Boris Johnson opens Melbourne Writers Festival
I went along to see London Mayor Boris Johnson open the 2013 Melbourne Writers Festival last night. The man declared himself impressed with the venue, our city’s quaint mid-nineteenth century neoclassical Town Hall, deeming it more appropriate than his own sterile and modern energy-saver abutting the old Pool of London.
In case any of you are wondering why a politician travelled 16891 kilometers to open such an event, Boris Johnson is a writer with a dozen or so successful books under his belt. He came up through the newspaper ranks to become editor of UKs The Spectator before straying into politics (holding shadow-ministries under then opposition leader David Cameron) before his successful tilt at the office of Mayor deposed the incumbent in 2008. He has developed a reputation for what the English call a Scallywag (scamp) or in the Aussie tongue, a Larrikin (mischief-maker) and he plays strongly to this image – indeed glorifies it with his puerile head of unruly blonde hair.
Dwarfed by a backdrop of nine thousand concert organ pipes, BoJo (a diminutive normally reserved for the glitterati) was welcomed enthusiastically by a fawning crowd who took the art of fawnology to Mercurial heights for the duration of the forty-minute address. The bold Boris allowed the audience to eat from his palm in measured doses until he got carried away by the adulation and wandered off topic, never to return to his chosen subject of ‘The Power of Words’. Instead we were treated to an ad lib on the importance of cities to the promotion of the arts in general and writers in particular. He cited Shakespeare as a country boy whose best works derived from the competition he found himself up against from other playwrights in London vying to “get bums on seats”. Ergo, had The Bard remained rustical, he could have been lost to literary history. Boris recognised Australia to be the most urbanised country in the world (89% live in half a dozen cities) “with the possible exception of Monaco”, and declared his desire for England to emulate this trend.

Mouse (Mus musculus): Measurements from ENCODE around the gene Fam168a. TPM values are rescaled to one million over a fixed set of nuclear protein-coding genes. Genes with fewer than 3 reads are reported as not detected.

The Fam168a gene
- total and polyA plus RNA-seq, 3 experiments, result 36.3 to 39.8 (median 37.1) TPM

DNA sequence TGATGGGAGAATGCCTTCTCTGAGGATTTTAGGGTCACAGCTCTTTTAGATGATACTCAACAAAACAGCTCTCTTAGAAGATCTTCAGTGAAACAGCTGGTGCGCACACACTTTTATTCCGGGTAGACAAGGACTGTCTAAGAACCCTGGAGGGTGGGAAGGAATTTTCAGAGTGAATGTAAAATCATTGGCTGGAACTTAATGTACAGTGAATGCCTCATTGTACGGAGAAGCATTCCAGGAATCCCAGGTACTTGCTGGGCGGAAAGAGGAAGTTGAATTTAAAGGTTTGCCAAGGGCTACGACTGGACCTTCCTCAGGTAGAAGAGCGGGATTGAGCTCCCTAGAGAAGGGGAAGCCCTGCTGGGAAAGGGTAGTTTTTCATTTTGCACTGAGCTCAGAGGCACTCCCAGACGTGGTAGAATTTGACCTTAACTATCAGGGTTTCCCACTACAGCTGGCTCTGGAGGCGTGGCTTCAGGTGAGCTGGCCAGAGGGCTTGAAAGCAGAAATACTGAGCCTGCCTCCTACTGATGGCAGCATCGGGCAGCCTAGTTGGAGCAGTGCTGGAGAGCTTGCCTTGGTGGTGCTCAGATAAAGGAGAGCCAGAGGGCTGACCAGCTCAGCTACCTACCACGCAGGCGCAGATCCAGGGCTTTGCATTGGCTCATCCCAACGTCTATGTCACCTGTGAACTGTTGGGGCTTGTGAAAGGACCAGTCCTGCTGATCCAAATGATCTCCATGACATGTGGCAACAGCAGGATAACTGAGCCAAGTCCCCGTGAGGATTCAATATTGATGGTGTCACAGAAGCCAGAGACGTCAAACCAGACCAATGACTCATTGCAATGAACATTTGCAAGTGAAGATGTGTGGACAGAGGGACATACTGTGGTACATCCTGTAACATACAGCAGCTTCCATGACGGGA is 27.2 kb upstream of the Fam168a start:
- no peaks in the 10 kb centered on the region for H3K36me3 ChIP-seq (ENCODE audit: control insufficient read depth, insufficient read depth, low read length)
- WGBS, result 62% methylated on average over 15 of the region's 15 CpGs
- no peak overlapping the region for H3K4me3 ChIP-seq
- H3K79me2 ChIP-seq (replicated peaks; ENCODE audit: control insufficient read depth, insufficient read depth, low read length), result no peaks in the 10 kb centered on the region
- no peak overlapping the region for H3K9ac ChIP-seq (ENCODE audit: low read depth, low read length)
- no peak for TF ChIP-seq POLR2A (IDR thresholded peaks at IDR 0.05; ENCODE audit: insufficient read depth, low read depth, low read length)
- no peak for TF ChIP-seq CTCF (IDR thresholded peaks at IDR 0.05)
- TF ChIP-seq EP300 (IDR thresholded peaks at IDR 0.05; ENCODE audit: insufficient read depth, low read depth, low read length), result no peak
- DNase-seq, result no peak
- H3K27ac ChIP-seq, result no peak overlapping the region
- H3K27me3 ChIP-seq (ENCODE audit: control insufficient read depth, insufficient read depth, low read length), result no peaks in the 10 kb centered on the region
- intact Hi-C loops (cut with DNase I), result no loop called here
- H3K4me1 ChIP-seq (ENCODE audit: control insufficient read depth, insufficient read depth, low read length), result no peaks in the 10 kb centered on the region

By this time I had begun to notice that some members of the audience (in particular women of ‘a certain age’) appeared to have outfawned themselves, gazing glazed-eyed with perpetual pain-inducing grins and involuntary outbursts of tittering. At that point of the evening the ever endearing tousle-haired private schoolboy could have graffitied the Waller murals looking down on the assembly and his congregation would have chipped in for the spraypaint.
Charm is something that Boris Johnson has in spades. He is a charismatic, witty, entertaining, self-effacing and knowledgeable polymath. His back-story of Classical Scholar-cum-journo authenticated many of his references (‘Urbanphobia’ – “what a mish-mash of half Latin, half Greek, an accident of a word”) left no doubt that we were listening to a man of letters who had a credentialed foundation in his epistolary language.
On J. K. Rowling’s outed pseudonym he declared his admiration and thought he might also adopt a pen name. The name Rosie M. Banks appealed to him (fans of Wodehouse will appreciate) and he saw no irony in publicising this. “In a trance, you will buy this blockbuster by Rosie M. Banks and I hope to be somewhere quietly raking it in”.
Bravo Boris, encore even.